What Matt Lalonde seems to be describing is a calorie restricted, low carb diet. Yet as he progressed, he reports muscle development along with fat loss.
The fat loss part is straightforward. I'm curious though as to whether or not the body would create muscle in a calorie deficit. The only explanation I can think of is that with insulin kept at bay, the body had access to high energy reserves through stored fat (so no calorie deficit).
It should be noted that this article is from 2009, back when Mat was experimenting with lower carb paleo... I don't have the link right now, but I believe in a podcast with Robb, Mat described how one day he "hit a wall" and almost passed out from low blood sugar while exercising... I think he currently recommends eating moderate carb (150 g/day) along the lines of PHD.
You should check out http://leangains.com - he doesn't recommend keeping low carb on training days, quite the opposite. But the recommendation is to cycle carbs and calories, and train heavy 3x/week. Have a caloric surplus on training days, a caloric deficit on rest days, which amounts to 3 surplus days and 4 deficit days per week.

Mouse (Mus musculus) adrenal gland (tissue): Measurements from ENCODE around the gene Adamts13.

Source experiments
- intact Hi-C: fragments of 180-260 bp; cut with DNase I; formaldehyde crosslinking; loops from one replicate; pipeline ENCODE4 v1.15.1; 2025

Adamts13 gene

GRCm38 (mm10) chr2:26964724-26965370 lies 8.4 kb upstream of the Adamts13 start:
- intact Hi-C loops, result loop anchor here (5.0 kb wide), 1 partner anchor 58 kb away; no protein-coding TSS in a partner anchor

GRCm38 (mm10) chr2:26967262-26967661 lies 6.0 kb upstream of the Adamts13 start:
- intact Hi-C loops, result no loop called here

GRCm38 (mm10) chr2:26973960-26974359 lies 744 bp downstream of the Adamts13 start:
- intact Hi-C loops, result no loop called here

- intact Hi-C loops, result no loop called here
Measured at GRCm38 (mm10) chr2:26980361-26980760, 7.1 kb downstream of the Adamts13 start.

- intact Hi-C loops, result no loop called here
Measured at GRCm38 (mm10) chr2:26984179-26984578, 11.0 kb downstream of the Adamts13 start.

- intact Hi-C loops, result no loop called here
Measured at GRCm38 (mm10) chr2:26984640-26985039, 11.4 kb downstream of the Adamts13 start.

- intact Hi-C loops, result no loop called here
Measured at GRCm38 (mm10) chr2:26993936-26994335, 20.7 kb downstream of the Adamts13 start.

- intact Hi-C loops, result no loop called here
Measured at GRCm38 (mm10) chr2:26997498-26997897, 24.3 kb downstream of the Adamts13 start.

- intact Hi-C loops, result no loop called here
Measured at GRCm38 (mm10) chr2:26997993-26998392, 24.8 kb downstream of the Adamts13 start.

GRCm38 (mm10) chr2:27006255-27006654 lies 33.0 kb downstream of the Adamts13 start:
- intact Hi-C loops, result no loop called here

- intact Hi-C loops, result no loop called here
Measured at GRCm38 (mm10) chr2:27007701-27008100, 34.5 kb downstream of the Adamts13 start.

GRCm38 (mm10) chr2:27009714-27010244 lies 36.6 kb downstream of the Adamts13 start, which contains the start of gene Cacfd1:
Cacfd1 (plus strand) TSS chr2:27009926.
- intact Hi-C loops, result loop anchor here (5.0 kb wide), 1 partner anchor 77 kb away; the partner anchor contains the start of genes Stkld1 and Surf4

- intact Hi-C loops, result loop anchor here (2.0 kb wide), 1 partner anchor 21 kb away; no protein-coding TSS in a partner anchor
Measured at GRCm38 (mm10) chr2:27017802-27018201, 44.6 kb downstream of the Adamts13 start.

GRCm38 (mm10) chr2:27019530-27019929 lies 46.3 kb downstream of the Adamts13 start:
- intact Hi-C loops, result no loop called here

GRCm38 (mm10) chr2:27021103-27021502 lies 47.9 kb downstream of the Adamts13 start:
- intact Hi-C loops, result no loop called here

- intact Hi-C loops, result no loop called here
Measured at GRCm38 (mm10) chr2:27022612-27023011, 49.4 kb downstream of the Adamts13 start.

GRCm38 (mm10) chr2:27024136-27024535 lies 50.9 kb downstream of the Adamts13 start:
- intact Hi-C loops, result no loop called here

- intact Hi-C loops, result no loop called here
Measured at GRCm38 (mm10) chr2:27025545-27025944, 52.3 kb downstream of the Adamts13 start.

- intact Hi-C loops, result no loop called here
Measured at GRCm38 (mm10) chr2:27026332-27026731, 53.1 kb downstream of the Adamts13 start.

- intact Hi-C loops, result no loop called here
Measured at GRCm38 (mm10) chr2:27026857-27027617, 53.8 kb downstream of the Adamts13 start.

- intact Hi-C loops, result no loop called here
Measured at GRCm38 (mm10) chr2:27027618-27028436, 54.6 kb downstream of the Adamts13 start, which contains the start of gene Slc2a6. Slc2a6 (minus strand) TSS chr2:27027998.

But he's got dozens of client testimonials where they lose fat and gain (or at least maintain) muscle/strength.
I don't see anything there suggesting he was calorie restricted. And the whole point of losing bodyfat is that you are burning "enough" calories every day in any case. If everything else you're doing is creating an environment for building muscle, then the necessary calories will be factored in to what your body wants to burn.
The point he's looking at is whether you need to desperately refill muscle glycogen after exercise in order to recover. And the results are that it's inconclusive. My take on that is that it depends on your regular diet. If you eat low carb then when you eat is not really an issue.
Low carb/low kcal diets aren't perfect for building muscles. Neither is a vegan or near vegan diet. It's however possible and if one is far from one's genetic peac regarding muscle tissue, it's not that difficult either.
I had similar experiences on a PSMF diet where my calories were very low, carbs non-existant, and the bulk of my calories were coming from protein.
And I felt like crap.
The gains weren't as fast as they would have been if I had been following a GOMAD protocol, or the "Eat Everything in Sight" protocol, but gains to strength did come... albeit to more "technical" lifts, so my reduced weight could have simply improved my flexibility and ability to do them.